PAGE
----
What I Do and Do Not Know…

Listen to “Episode 11: What I Do & Do Not Know – Rick Clark” on Spreaker.

Georgia Tech Admission Staff Webinar Meeting
“Dress up/formal” staff meeting theme

Each of the last seven Wednesdays at 2:45 p.m., we’ve held a full-staff meeting. While smaller teams are also meeting at other points, this is our weekly chance to all be “together.” As our time sheltering in place has lengthened, and reports and articles of other universities around the country issuing furloughs or discussing re-entry timelines proliferate, I’ve found it increasingly important to begin each meeting by laying out what I do and do not know. The latter is way longer most weeks.

When it comes to how COVID-19 will impact our work in the months ahead, however, the story is far more balanced.

What I DON’T know

In April and early May, admission deans and directors around the country get a lot of questions from their faculty, staff, alumni, and administrators such as, “How are the numbers looking?” or “Are we on target for next year?” Normally thousands of visitors are touring campus, neighbors’ or friends’ kids are weighing college options, and they’re seeing social media posts and online articles about high school seniors graduating and heading off to various colleges.

In most years by this point I have a great sense of how August will look. In fact, we often host a Cinco De Mayo gathering for our campus partners to thank them for their assistance and tell them about the incoming class in terms of size, demographics, geographic and curricular make-up, academic quality, along with a few interesting anecdotes from students’ essays.

This year is different. This year there are many uncertainties about what the months ahead hold, and the only honest answer to “How are the numbers looking?” or “Are we on target for next year?” is simply “I do not know.” Granted, no admission dean is that succinct, so those four words are quickly followed by some combination of “ifs,” “assumings,” or “hopefullys” in the subsequent sentences.

Here are a few of the key predictive metrics enrollment managers and their data gurus typically watch in late spring:

  • comparisons with historical trends.
  • the number of pending offers of admission.
  • the number of students canceling their applications to go elsewhere.
  • the number of students who attended a campus visit or information session.
  • open rates on emails and interactions online or via phone with staff.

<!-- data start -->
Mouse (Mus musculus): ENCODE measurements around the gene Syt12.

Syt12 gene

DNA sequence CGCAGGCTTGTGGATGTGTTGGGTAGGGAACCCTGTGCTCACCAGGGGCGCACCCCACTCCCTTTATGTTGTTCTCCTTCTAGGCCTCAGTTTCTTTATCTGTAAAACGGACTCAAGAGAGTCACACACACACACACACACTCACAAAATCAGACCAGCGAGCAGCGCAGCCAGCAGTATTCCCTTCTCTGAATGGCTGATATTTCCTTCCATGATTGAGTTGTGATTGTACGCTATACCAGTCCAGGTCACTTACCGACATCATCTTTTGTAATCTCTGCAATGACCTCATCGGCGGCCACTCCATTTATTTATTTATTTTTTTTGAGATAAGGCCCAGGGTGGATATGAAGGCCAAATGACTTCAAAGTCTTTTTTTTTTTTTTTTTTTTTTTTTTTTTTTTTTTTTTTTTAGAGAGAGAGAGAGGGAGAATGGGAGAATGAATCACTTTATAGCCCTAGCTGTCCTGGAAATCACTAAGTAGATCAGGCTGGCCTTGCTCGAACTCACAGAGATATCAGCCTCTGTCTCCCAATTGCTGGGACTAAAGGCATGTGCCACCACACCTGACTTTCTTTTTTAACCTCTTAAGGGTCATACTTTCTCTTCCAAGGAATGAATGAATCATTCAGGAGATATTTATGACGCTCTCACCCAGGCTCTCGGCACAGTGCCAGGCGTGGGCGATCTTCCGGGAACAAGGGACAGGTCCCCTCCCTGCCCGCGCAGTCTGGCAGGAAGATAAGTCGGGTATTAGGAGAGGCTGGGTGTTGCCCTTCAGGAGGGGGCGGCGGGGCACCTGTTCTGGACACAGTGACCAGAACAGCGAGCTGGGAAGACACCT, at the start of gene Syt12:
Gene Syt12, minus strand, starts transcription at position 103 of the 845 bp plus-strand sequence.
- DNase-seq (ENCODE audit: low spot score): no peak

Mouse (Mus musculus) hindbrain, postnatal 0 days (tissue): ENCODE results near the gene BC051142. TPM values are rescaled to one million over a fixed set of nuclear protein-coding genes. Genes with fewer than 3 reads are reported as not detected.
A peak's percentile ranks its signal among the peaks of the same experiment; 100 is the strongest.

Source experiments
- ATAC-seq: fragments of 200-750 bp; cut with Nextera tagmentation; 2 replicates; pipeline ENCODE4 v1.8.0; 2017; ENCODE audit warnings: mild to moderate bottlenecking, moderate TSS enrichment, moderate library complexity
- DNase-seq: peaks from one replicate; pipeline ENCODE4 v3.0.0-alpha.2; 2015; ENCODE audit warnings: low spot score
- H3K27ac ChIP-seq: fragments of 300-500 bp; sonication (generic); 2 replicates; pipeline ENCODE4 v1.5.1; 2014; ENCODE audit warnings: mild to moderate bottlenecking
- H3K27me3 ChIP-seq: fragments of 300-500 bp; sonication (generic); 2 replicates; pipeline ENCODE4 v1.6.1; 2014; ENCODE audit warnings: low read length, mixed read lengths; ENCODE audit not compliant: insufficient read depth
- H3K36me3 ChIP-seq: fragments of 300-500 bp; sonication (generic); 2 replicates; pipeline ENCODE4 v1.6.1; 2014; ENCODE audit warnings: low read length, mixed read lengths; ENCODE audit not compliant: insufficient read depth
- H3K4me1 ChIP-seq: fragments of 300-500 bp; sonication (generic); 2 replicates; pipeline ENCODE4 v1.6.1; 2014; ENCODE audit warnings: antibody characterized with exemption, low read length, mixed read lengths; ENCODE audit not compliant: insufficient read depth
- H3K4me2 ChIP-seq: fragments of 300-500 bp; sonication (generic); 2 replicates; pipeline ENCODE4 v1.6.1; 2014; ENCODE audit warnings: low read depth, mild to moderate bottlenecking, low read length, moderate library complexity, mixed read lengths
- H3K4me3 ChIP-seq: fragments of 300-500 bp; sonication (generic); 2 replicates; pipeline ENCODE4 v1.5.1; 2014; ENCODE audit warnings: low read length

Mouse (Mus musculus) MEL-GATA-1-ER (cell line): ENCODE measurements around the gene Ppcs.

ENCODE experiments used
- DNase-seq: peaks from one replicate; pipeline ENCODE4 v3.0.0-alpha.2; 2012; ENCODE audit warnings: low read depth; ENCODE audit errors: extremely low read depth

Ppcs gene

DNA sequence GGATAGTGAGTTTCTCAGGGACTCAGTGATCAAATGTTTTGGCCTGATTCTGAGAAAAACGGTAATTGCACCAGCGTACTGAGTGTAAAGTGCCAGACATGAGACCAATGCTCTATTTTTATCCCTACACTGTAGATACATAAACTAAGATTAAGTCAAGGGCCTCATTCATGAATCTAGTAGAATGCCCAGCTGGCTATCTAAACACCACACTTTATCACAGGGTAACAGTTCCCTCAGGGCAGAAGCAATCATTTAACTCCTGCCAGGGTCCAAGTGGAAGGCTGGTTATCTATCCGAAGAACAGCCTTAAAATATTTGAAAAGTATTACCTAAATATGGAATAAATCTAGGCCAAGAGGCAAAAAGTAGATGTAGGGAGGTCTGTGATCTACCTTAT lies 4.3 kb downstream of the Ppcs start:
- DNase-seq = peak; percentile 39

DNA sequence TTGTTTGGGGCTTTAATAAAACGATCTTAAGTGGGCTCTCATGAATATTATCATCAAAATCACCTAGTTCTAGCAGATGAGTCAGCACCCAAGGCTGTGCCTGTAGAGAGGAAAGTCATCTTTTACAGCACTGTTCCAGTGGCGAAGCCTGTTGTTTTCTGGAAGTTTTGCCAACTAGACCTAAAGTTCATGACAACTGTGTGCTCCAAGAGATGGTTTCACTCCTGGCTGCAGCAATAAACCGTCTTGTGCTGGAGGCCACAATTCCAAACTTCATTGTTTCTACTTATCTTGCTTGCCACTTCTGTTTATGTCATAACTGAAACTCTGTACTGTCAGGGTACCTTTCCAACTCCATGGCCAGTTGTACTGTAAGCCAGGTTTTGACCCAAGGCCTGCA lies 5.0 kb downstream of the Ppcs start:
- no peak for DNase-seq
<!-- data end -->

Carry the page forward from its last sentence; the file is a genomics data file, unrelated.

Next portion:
• the number of students registered for orientation and applying for housing.
  • the number of students who completed all financial aid documents and viewed their aid package online.

These indicators, in combination with a variety of other factors, help determine the number of waitlist offers to make, as well as how many deposited students will melt (or choose to go elsewhere) over the summer.

The basic math of college admission:

Admitted students/ Total applications = Admit rate

Deposited students/ Admitted students = Yield rate

100- (Enrolled students/ Deposited students) = Melt rate

Right now there are simply too many unknowns to accurately predict the final class size. So, “how are the numbers looking?” and “Are we on target for next year?”

Great questions. Any chance you could help me answer these?

  • Is the economy going to rebound, and to what extent?
  • Will US embassies and consulates again be issuing student visas so international students can study in America in the fall?
  • Will in-person instruction be permitted and/or advisable from a public health standpoint?
  • How open will travel be around the United States?
  • How comfortable will families be sending their kids 10s, 100s, or 1,000s of miles away from home?
  • How many students will opt for a deferment term or gap year? 

Other things I’ve recently learned I don’t know:

  • How to braid hair.
  • “New math.”
  • How to separate plastic vegetable bags at the grocery store while wearing gloves and a mask.
  • The neighbors directly across the street.

I wish I had more answers for my own staff, administration, and family. I wish I could tell my friend whose daughter is supposed to leave for college in August whether that university will be on campus for in-person instruction. The truth, however, is I do not know.

What I DO know